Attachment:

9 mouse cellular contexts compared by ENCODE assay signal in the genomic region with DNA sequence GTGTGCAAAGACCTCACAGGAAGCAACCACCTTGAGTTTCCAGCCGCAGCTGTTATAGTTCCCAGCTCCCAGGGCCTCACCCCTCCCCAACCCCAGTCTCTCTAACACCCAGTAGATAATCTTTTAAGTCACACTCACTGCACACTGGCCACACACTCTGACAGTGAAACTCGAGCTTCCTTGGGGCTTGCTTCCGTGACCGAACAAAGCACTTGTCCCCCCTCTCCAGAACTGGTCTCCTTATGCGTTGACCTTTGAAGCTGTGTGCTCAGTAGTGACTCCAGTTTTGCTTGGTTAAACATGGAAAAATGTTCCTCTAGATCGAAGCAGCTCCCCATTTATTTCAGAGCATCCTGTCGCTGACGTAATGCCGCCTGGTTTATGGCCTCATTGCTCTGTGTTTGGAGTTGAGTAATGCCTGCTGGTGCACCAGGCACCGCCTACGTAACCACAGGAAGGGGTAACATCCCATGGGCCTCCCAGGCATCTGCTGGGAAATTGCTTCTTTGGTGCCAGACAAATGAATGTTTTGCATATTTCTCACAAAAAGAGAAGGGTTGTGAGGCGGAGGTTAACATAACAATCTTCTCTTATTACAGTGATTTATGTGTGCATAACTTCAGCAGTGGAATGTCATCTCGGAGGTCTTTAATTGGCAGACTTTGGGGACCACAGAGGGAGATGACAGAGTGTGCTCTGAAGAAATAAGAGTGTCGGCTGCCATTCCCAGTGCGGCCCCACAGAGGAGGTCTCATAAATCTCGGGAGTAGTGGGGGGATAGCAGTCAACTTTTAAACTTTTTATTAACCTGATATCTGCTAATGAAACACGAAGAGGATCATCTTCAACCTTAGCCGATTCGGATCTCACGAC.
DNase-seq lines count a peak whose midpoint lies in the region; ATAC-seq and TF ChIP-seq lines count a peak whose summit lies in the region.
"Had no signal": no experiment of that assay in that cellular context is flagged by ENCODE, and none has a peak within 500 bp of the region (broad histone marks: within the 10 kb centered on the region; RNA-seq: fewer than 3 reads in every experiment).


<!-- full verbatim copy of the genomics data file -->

9 mouse cellular contexts compared by ENCODE assay signal in the genomic region with DNA sequence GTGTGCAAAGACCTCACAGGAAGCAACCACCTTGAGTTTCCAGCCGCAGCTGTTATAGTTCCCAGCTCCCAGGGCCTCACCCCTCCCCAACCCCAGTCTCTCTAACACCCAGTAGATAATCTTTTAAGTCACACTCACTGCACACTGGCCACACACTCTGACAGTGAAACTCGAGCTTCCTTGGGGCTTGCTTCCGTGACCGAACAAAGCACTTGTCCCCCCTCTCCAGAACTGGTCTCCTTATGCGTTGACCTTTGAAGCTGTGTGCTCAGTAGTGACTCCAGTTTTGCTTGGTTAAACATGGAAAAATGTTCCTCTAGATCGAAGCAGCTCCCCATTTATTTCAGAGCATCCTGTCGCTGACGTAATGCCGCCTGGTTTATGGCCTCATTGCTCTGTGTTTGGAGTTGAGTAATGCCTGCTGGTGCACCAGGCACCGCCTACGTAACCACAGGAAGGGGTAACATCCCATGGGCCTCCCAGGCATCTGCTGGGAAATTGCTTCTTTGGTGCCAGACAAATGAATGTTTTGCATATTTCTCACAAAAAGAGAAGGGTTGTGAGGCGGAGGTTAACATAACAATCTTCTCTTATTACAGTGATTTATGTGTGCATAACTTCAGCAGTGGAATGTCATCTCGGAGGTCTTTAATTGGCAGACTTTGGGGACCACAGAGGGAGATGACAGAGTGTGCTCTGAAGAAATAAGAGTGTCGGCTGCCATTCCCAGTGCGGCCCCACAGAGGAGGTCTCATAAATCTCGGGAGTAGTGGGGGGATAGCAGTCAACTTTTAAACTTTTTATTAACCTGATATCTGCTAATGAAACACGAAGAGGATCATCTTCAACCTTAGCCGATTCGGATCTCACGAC.
DNase-seq lines count a peak whose midpoint lies in the region; ATAC-seq and TF ChIP-seq lines count a peak whose summit lies in the region.
"Had no signal": no experiment of that assay in that cellular context is flagged by ENCODE, and none has a peak within 500 bp of the region (broad histone marks: within the 10 kb centered on the region; RNA-seq: fewer than 3 reads in every experiment).